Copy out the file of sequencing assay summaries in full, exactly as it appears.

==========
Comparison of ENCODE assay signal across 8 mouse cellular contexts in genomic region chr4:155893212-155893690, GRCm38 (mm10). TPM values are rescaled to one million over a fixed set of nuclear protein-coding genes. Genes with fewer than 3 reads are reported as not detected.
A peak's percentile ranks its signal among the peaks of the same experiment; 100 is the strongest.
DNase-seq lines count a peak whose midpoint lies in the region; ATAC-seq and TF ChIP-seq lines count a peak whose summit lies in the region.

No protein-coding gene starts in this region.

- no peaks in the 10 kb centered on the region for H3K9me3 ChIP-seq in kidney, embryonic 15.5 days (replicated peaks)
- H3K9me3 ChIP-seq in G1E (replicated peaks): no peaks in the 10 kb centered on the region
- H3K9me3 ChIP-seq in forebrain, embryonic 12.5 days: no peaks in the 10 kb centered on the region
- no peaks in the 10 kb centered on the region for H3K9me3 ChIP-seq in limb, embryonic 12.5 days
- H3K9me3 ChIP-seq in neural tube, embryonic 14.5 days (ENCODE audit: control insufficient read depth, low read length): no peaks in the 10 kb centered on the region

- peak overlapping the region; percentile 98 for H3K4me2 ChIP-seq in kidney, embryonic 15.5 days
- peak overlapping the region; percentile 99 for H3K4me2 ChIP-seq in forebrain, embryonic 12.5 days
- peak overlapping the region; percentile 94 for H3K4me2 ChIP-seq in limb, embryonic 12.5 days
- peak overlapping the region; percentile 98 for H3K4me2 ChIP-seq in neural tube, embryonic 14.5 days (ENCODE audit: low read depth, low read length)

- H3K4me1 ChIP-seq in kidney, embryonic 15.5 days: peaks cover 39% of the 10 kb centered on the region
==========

Comparison of ENCODE assay signal across 8 mouse cellular contexts in genomic region chr4:155893212-155893690, GRCm38 (mm10). TPM values are rescaled to one million over a fixed set of nuclear protein-coding genes. Genes with fewer than 3 reads are reported as not detected.
A peak's percentile ranks its signal among the peaks of the same experiment; 100 is the strongest.
DNase-seq lines count a peak whose midpoint lies in the region; ATAC-seq and TF ChIP-seq lines count a peak whose summit lies in the region.

No protein-coding gene starts in this region.

- no peaks in the 10 kb centered on the region for H3K9me3 ChIP-seq in kidney, embryonic 15.5 days (replicated peaks)
- H3K9me3 ChIP-seq in G1E (replicated peaks): no peaks in the 10 kb centered on the region
- H3K9me3 ChIP-seq in forebrain, embryonic 12.5 days: no peaks in the 10 kb centered on the region
- no peaks in the 10 kb centered on the region for H3K9me3 ChIP-seq in limb, embryonic 12.5 days
- H3K9me3 ChIP-seq in neural tube, embryonic 14.5 days (ENCODE audit: control insufficient read depth, low read length): no peaks in the 10 kb centered on the region

- peak overlapping the region; percentile 98 for H3K4me2 ChIP-seq in kidney, embryonic 15.5 days
- peak overlapping the region; percentile 99 for H3K4me2 ChIP-seq in forebrain, embryonic 12.5 days
- peak overlapping the region; percentile 94 for H3K4me2 ChIP-seq in limb, embryonic 12.5 days
- peak overlapping the region; percentile 98 for H3K4me2 ChIP-seq in neural tube, embryonic 14.5 days (ENCODE audit: low read depth, low read length)

- H3K4me1 ChIP-seq in kidney, embryonic 15.5 days: peaks cover 39% of the 10 kb centered on the region